This contemporary art built-in-obsolescence is predicated on the interchangibility of the words fashion and avant-garde. It devalues public sculpture to the role of decoration and entertainment. Society is robbed of artworks that reach deep into the roots of social meanings, and meaningfulness is reduced to surface appearances or the latest gimmick or political fad.

This ‘temporary con’ reinforces elitist thinking practices. The lack of need for engagement with all peoples across time allows the narcissistic artist total freedom to self-engage. Contemporary public sculpture is accompanied by words of inclusiveness while in fact playing to itself and to a small audience of the contemporarily educated, or at best reduced to a populist circus accompanyment to a nice stroll along the cliffs.

George Molnar paradoxically one of the current darlings of the contemporary art world said in 1954  “I believe that all our troubles are caused by using abstract instead of human standards in our everyday life, in art, in politics, in economics. We have to stop that.  We have to humanize ourselves. The first step is to have more statues.”

Molnar saw the role of public sculpture as needing to tell the stories of the street, to be understood by the greatest possible cross section of people. The community needs and responds to this basic requirement.

The great iconic sculptures of the world satisfy this need and are rewarded by millions of people making cultural pilgrimages to experience their delight.  Some like David in Florence become the lynchpin of local self-identity. No one who stands in front of David needs any interpretation, special understanding or special surroundings. Even those who don’t like art can communicate with the stone, can experience the way marble has made been made into majesty

A more democratic, humbler but more human storytelling in the streets is found in  Dublin where characters from Joyce’s Novels are found around the city centre.


These popular sculptural expressions share the quality of permanence. Permanency is the breeding ground for feelings of social stability, security and ultimately the transcendence of our personal temporariness on the Earth.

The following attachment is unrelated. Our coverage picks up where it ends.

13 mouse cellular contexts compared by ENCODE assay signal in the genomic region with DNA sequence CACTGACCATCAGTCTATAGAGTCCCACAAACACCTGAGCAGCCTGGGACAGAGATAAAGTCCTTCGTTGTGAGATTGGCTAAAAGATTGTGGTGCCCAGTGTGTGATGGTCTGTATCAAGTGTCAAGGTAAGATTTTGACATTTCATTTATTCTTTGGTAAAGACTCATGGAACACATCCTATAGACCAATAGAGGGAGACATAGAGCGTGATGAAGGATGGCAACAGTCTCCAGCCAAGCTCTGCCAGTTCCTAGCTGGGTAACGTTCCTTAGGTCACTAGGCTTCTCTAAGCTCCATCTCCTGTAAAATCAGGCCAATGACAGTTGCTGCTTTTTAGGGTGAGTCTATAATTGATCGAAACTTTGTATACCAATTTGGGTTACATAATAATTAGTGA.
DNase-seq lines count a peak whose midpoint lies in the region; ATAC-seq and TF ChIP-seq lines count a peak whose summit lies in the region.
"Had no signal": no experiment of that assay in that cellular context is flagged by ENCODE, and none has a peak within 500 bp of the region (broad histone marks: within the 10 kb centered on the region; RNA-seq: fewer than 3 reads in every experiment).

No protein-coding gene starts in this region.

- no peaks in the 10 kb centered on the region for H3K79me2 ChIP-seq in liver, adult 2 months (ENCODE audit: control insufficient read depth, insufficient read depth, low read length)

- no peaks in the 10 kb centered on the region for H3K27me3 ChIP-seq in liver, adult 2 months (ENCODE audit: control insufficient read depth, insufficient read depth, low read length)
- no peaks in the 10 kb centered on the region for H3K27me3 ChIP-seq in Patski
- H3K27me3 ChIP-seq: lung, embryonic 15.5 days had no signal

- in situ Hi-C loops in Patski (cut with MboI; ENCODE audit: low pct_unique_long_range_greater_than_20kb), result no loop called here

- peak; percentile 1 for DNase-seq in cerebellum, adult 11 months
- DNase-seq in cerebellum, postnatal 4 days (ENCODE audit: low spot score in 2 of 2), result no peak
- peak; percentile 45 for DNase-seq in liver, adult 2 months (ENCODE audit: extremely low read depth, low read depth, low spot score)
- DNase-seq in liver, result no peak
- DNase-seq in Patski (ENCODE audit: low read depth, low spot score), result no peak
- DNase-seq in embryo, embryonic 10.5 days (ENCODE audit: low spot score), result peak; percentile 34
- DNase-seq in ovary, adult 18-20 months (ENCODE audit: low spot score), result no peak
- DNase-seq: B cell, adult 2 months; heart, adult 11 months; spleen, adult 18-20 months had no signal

This enormous constituency is effectively being ignored when major permanent public sculpture that ordinary people can relate to are replaced by temporary contemporary exhibitions.

The popularity of Sculpture by the Sea is less to do with cultural depths than the novelty attractions of the carnival atmosphere combined with a walk that is magnificent at the worst of times. The suspicion lingers that few of the works would extract more than a passing glance if left in place past the exhibition dates. An exception, the Bondi Beach name, is less a sculpture than a borrowed marketing icon, popular less for aesthetics than as the penultimate statement of the obvious. As a passing phenomena it excites mild interest, as a cultural marker it is disheartening.

I lament that the measure of today’s world    is found in the temporary and impermanent.
I lament the lack of great art, the great monuments such as the Burghers of Calais that are not being created because of the temporary vision from political and artistic leaders.

Sculpture by the Sea can be wonderful and is worth doing. Despite flaws it has its hints of brilliance here and there but the very temporariness of its nature curbs a grand vision that I yearned for there on the cliffs.

As Molnar said, “ We need more statues.” – Permanent Ones.




 

Australian writer Tony Johansen

Sculpture By The Sea review by Australian writer Tony Johansen

Sydney writer critiques Sculpture By The Sea